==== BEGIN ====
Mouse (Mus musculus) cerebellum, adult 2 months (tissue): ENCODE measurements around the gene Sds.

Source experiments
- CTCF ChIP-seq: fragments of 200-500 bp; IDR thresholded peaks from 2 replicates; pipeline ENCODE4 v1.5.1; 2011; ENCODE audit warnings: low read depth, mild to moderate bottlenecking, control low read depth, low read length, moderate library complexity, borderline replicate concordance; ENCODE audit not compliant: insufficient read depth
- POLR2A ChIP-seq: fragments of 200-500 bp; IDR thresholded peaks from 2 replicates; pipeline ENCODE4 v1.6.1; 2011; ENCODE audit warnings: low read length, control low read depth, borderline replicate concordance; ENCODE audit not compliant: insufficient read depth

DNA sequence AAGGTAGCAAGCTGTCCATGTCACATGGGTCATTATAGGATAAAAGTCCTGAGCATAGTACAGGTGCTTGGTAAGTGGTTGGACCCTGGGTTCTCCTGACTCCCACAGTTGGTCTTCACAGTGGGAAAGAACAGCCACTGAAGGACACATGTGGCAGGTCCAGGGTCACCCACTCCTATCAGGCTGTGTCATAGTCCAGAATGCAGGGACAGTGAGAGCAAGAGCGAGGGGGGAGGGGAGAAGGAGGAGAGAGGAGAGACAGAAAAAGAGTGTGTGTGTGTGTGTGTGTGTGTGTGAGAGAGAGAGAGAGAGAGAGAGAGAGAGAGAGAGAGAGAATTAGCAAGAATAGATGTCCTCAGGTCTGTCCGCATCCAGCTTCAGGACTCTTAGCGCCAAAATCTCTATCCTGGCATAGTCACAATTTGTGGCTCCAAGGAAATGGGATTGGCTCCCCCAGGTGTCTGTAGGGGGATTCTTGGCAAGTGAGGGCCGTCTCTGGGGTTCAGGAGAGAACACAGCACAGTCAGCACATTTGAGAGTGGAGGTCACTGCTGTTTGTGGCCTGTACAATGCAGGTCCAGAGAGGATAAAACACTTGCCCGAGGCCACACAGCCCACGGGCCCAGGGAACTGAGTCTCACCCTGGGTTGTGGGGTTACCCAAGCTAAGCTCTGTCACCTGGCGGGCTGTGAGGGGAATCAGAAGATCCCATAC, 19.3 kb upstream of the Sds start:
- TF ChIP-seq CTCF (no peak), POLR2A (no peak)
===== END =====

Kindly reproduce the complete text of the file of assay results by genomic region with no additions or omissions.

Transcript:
Mouse (Mus musculus) cerebellum, adult 2 months (tissue): ENCODE measurements around the gene Sds.

Source experiments
- CTCF ChIP-seq: fragments of 200-500 bp; IDR thresholded peaks from 2 replicates; pipeline ENCODE4 v1.5.1; 2011; ENCODE audit warnings: low read depth, mild to moderate bottlenecking, control low read depth, low read length, moderate library complexity, borderline replicate concordance; ENCODE audit not compliant: insufficient read depth
- POLR2A ChIP-seq: fragments of 200-500 bp; IDR thresholded peaks from 2 replicates; pipeline ENCODE4 v1.6.1; 2011; ENCODE audit warnings: low read length, control low read depth, borderline replicate concordance; ENCODE audit not compliant: insufficient read depth

DNA sequence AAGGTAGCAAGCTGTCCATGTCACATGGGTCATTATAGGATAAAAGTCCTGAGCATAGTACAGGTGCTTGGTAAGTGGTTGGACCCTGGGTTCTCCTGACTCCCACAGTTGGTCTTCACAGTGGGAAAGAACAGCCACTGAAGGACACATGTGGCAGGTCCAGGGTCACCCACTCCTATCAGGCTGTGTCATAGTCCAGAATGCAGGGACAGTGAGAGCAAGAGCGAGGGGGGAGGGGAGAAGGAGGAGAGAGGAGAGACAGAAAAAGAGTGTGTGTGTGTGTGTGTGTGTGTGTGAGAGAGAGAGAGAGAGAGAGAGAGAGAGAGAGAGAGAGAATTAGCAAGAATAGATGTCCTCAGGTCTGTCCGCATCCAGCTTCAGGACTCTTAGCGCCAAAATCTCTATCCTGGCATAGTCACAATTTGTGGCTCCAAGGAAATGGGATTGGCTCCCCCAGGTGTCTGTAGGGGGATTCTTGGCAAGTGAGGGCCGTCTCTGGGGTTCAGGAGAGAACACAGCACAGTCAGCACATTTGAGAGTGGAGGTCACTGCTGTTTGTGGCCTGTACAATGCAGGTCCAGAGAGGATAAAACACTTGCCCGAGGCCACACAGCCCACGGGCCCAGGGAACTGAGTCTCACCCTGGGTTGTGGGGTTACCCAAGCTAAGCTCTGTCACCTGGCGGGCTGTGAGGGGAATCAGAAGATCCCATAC, 19.3 kb upstream of the Sds start:
- TF ChIP-seq CTCF (no peak), POLR2A (no peak)